tv Caught on Camera MSNBC March 26, 2016 2:00pm-3:01pm PDT
king of jungle. why don't you want to just ask somebody? if you're a couple, you fight over directions. it's what you do. if you want to save fifteen percent or more on car insurance, you switch to geico. oh ohhhhh it's what you do. ohhhhhh! do you have to do that right in my ear? good saturday to you. i am ari melber here at msnbc world headquarters in new york city. it is the day of democratic caucuses. voters in three states caucusing today. washington, alaska and hawaii. here's what we know right now because we're going to have results coming in. washington has 118 delegates at stake, hawaii 35, alaska about 20. now, we can start with washington state. you take a look at what do we know? well, the doors are basic a closed. 5% in and, wow, it is early but
it is big for bernie sanders with 73% there, hillary clinton with 26%. this is a state that bernie sanders is supposed to do well in, but according to the very, very early call here, too early to call obviously, the early returns, a big lead. now let's take a look at another delegate count in alaska. with just 14% in, first time we're telling you this today, 82% with bernie sanders, a huge, huge lead there in that democratic caucus. but again, because it is so early, our official nbc projection, too early to call. we are also watching the democratic caucus in hawaii. doors there will close in just under two hours. looking at the democratic primary, this has been the theme. when you put all the dealts together, the unpledged and super delegates, hillary clinton has that very, very big lead. the candidates looking ahead to the next contest. we can tell you bernie sanders is planning some rallies and we have a lot going on to keep you updated on today.
cal perry has been out in washington state and has been following the caucus there. let me see if we can go right out to cal perry. what can you tell us today? >> reporter: hey, ari. so we had a packed house behind us. we are at west seattle high school, i'm sure you're familiar with the area. i know you grew up here. to keep with the baseball theme that we saw last night, that huge, huge rally in downtown seattle where bernie sanders saw almost 15,000 people at that rally, this is like batting practice for bernie sanders. this is a place where his message plays very well. keep in mind this is the home of the minimum wage debate, this is the home of marijuana legalization, so this is a place where his message plays very well. now, here at the caucus, really a three sort of phased caucus. you come in, there's an initial vote. then folks have three minutes to talk where they try to sway the undecided votes into their camp or to try to switch people from hillary clinton to bernie sanders and vice versa.
and then there's that final vote. and those are the results that we're waiting for now. i have to tell you a pretty informed group of people, it takes some courage certainly to stand up in front of your friends and neighbors and that's exactly what you do here at the caucus. you're talking to people in your neighborhood trying to persuade them one candidate or the other. so we saw a lot of informed debate happening in the caucus. ari. >> and briefly, cal, one of the things we saw last night was 15,000 people there at safeco field in downtown seattle. the early projections, again, it's 5:00 p.m. here on the east coast so we have the first projections saying too early to call, but a huge lead for bernie sanders in washington state from the early numbers as well as i mentioned that crowd last night. from your time on the ground there, were you also seeing the indications of lopsided sanders' support? >> yeah, frankly there's a buzz. there's a sanders buzz going around. a lot of this seems to be delegate defense. hillary clinton needs about a thousand more delegates before she can lock this down.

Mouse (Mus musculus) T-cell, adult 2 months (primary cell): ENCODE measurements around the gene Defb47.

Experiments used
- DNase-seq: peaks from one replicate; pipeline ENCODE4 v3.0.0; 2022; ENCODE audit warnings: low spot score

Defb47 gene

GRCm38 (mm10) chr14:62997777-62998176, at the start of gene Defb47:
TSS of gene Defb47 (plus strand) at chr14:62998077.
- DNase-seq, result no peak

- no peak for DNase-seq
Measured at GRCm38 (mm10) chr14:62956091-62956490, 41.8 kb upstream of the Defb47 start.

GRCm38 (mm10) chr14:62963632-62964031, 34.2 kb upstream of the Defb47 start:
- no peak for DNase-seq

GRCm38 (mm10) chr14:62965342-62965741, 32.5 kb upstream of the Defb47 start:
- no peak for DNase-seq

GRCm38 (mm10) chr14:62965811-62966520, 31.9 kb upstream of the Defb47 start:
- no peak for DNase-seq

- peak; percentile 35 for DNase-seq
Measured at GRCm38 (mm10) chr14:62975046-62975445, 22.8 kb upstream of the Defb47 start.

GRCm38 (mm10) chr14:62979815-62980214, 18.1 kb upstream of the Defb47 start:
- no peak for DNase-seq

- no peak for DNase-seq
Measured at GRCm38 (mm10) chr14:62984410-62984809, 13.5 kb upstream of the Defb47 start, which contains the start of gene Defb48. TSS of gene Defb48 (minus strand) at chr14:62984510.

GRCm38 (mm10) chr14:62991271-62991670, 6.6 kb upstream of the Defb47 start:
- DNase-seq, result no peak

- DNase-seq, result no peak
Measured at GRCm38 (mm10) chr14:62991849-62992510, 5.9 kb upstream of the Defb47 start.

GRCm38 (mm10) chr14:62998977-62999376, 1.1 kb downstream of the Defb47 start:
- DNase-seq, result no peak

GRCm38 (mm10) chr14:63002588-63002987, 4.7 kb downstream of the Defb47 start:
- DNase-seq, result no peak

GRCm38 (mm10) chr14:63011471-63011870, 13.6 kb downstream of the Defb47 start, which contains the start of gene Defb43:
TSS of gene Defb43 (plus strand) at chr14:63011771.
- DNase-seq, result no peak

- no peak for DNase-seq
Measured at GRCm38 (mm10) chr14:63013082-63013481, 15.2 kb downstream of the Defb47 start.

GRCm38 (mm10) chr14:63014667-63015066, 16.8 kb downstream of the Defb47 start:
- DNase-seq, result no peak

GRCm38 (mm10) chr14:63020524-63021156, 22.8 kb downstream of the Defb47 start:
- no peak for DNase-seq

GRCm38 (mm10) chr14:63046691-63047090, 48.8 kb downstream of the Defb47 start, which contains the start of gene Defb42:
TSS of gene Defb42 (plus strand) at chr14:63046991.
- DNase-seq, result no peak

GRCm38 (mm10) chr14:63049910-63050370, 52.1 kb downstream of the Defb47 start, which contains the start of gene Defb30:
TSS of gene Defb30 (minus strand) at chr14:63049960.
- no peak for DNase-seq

if bernie sanders can keep that sort of 2-1 or 3-1 delegate advantage in states like washington, in states like alaska, maybe it's enough to keep her from getting that number to make it a very interesting convention. in my short time here in seattle, i got here late last night. i was able to walk around a little bit downtown as you were broadcasting that speech live. there is definitely a bernie sanders buzz. if that's partly because people don't think he's electable and this is the long good-bye, it speaks volumes about his message and how popular his message is here, especially in the northwest. >> cal perry at a caucus sight as all this news unfolds. thank you, and we'll check back with you. i want to tell you who we have for our special election coverage. msnbc national correspondent joy reid, michelle goldberg and in vermont former democratic party chair and former governor, howard dean, also a clinton supporter. we'll talk to other people throughout the night because this is a night of results. governor dean, starting with you, what do you make of washington state. that's a place where bernie seems to be doing well from our